Disbelief and disappointment are some of the more PG-rated reactions coming from the ocean conservation community on Tuesday in response to a decision not to protect mako sharks. A closely-watched measure to protect IUCN Red List Endangered fish failed to pass at an international meeting that ended Monday due to objections from the European Union (EU) and the U.S., two political bodies not traditionally thought of as ocean conservation “bad guys.”
This surprising failure occurred at the annual meeting of the International Commission for the Conservation of Atlantic Tunas (ICCAT), a treaty-established international group of fishing nations that come together to decide on fisheries management or conservation issues that affect them all, especially with respect to fish that live on the high seas or regularly migrate between national borders. At this year’s ICCAT, one of the most-watched conservation proposals wasn’t about tuna at all, but about mako sharks, which are commonly caught as bycatch in tuna fisheries. These animals just received an Appendix II listing at CITES earlier this year that regulates international trade of makos, and all eyes were on ICCAT to see if fishing nations would give these animals even more protection that they so desperately need.
The specific proposal that ocean conservationists were closely following called for a total prohibition on landing mako sharks. Any sharks accidentally caught by tuna fishermen would have to be released (or discarded if dead, because saying “you can’t sell them unless they’re dead when they reach your boat” creates some perverse incentives). ICCAT’s scientific advisory committee recommended the total prohibition, and noted that it might take up to 50 years for overfished mako shark populations to recover even if all fishing stops now. The measure, which was led by Senegal and Canada, was ultimately defeated because the EU and the U.S. (the top- and third-ranking fishing nations for mako sharks by landings) didn’t want a total prohibition on landings, preferring to still allow some fishing.
Conservationists who were hoping to build on momentum from CITES were surprised and angry at the outcome, especially given the reason the measure didn’t pass.
“It’s pathetic,” Sonja Fordham, President of Shark Advocates International, told Earther. “ICCAT had urgent advice to protect makos, discussed it for eight days straight, and still failed to act! It’s been particularly distressing to watch the U.S. and the EU act as primary obstacles to consensus, given that these parties have national prohibitions on other shark species and have long promoted science-based shark conservation.”
Though the EU sometimes slides under the radar in environmental discussions when it comes to the ocean, many European nations’ fishing regulations are extremely problematic. For example, if you asked 100 vaguely environmentally aware people who the worst offenders in ocean conservation issues are, I bet most would say China or Japan, and approximately zero would say Spain but the latter is also way up there.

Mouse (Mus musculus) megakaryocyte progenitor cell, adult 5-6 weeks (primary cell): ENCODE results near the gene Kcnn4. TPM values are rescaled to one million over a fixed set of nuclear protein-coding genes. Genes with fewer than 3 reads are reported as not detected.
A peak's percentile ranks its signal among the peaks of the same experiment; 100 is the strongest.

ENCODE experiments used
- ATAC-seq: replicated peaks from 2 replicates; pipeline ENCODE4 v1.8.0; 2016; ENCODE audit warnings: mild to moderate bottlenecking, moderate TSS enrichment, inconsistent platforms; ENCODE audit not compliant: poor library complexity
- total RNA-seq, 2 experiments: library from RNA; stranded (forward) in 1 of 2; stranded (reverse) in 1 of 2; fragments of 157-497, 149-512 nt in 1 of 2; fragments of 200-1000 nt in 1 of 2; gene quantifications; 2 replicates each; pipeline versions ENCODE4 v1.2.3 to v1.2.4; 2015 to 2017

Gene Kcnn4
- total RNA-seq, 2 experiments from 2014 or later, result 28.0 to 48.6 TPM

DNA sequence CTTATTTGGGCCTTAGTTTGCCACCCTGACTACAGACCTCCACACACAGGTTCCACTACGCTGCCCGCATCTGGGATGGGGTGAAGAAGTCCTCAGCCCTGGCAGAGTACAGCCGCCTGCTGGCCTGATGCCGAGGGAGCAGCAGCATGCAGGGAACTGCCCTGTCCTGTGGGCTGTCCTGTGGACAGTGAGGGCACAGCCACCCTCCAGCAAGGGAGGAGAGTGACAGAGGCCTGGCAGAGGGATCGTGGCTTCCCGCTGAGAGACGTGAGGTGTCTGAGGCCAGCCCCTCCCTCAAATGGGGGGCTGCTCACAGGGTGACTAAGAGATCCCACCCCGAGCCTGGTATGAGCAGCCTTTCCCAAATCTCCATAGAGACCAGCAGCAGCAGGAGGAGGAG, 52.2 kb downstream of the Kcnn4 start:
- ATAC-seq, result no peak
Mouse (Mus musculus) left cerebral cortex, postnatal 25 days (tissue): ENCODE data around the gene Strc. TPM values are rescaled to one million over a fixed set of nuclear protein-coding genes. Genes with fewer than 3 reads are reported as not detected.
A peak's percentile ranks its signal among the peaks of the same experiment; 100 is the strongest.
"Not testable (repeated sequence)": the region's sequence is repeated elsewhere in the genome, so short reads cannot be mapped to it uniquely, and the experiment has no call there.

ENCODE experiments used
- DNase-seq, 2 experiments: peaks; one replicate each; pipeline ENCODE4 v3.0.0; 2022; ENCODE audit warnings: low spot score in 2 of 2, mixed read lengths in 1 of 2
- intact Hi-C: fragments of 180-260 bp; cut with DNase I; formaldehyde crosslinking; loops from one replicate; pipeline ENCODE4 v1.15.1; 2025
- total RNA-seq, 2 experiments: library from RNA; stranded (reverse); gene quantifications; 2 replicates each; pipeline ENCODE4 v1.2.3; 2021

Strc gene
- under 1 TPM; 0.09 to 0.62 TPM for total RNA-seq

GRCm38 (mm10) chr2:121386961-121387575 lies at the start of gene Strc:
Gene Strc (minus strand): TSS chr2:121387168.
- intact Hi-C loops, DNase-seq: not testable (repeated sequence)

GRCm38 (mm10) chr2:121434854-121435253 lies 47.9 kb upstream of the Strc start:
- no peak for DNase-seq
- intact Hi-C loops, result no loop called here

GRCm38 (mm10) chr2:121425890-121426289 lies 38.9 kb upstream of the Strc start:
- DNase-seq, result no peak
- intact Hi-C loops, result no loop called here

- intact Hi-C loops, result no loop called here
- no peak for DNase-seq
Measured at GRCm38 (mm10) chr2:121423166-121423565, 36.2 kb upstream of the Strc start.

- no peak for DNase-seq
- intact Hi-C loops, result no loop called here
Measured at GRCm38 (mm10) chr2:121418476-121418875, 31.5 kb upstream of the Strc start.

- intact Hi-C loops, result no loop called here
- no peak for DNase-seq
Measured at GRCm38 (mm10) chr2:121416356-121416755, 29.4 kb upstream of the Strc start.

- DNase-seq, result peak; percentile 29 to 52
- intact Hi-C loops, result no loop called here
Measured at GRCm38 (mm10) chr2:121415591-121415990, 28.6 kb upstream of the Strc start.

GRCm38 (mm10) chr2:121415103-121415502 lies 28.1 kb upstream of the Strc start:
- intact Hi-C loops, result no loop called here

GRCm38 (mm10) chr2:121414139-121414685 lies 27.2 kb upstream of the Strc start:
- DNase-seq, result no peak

“The EU’s lead role in the depletion of Atlantic mako sharks is nothing short of scandalous,” Ali Hood, the Director of Conservation for the Shark Trust, a UK shark conservation non-profit, told Earther. “Spain and Portugal take the lion’s share of this valuable, vulnerable resource, with no limits on catch. This short term economic interest has skewed the stance of the EU as a whole, resulting in an unworkable and wildly unpopular position that has scuppered the best chance to turn the tide for this endangered species.”
EU fishing fleets engage in plenty of bad behavior, but the nation that proposed the most troubling alternative to the scientist-recommended total ban on keeping mako sharks caught as bycatch was the U.S.
“Of three ICCAT proposals to limit the catch of mako sharks, the U.S. proposal was the only one that would allow killing of makos that make it to the boat alive,” according to Alejandra Goyenechea, Senior International Counsel at Defenders of Wildlife. “This is unacceptable, it’s simply too late for half measures. There are no more spare makos.”
In addition to the bad news for makos, an annual proposal to strengthen a ban on shark finning was defeated yet again due to opposition from Japan and China, two nations which are stereotypical ocean conservation “bad guys.” That said, those nations both notably supported the proposed mako shark prohibition. In a rare bright spot, a proposal to improve the management of blue sharks was accepted, as was a proposal to more formally include shark conservation in ICCAT’s mandate. But those areas of agreement lost their luster due to the continued struggles of mako sharks.
“It’s a shame that the dramatic failure of mako shark protections has cast a shadow over some truly significant achievements for sharks,” Fordham said. “ICCAT finally adopted hard catch limits for blue sharks in the North and South Atlantic, a first for the world. And after many years of negotiation, ICCAT also finally agreed to revised text that, once ratified, will strengthen its conservation mandate.”
David Shiffman is an interdisciplinary marine conservation biologist and science writer